Supporters of new middle school want supervisors to put issue on November ballot


The Patriot

Supporters of the construction of a new consolidated middle school filled the board room at the County Administration Building Monday night.

Nearly all the speakers not only voiced support for a new middle school, but primarily urged the Board of Supervisors to place the issue on the ballot in November.

Monday night’s first speaker, Keri Peterson – a librarian at Pulaski County High School – told supervisors she had addressed them three years ago about the need for a new consolidated middle school.

“I said then to take care of the issue and that we would either pay now or pay more later,” said Peterson.  She said the proposed price three years ago of $45 million would today cost $46.4 million.  “Every year there is a delay the cost is passed down to the taxpayers,” she added.

Peterson asked the board to allow citizens to vote on the issue.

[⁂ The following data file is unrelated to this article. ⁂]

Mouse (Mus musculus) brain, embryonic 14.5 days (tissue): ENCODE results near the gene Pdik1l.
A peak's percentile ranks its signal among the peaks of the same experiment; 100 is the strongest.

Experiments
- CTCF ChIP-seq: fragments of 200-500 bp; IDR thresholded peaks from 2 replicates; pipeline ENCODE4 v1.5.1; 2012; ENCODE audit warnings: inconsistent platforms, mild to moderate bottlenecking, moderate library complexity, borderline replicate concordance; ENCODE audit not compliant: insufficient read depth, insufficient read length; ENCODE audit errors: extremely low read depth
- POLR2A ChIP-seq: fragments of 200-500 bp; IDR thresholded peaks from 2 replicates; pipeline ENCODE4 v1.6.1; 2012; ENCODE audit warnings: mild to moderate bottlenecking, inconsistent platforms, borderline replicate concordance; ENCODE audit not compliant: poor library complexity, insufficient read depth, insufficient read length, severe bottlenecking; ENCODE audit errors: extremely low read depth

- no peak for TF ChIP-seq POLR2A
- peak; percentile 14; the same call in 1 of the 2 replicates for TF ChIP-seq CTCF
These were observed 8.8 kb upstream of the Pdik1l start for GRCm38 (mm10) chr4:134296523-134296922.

She said Pulaski County has a history of deciding major issues effecting citizens through referendums.  She said citizens were allowed to vote to decide whether the county and its two towns would consolidate, how to finance and where a new courthouse would be built, and the high school consolidation.

“Our grandparents and great-grandparents made the sacrifices necessary to make sure their children – including many of us in this room – were schooled in buildings adequate to the challenge facing students of their time. It is past time for this generation of voters to decide whether or not to do the same for Pulaski County’s most valuable asset – our children,” Peterson said.

Lezley Wilson, President of the Pulaski County Education Association – saying she was speaking as a private citizen – said she and the board of supervisors are in agreement on a lot of things.

“The General Assembly’s 12.9 percent decrease in per-pupil funding since 2009 is shameful.  The retraction of Virginia Lottery funds targeted for state school capital improvements is a welch on a promise – pure and simple,” Wilson said.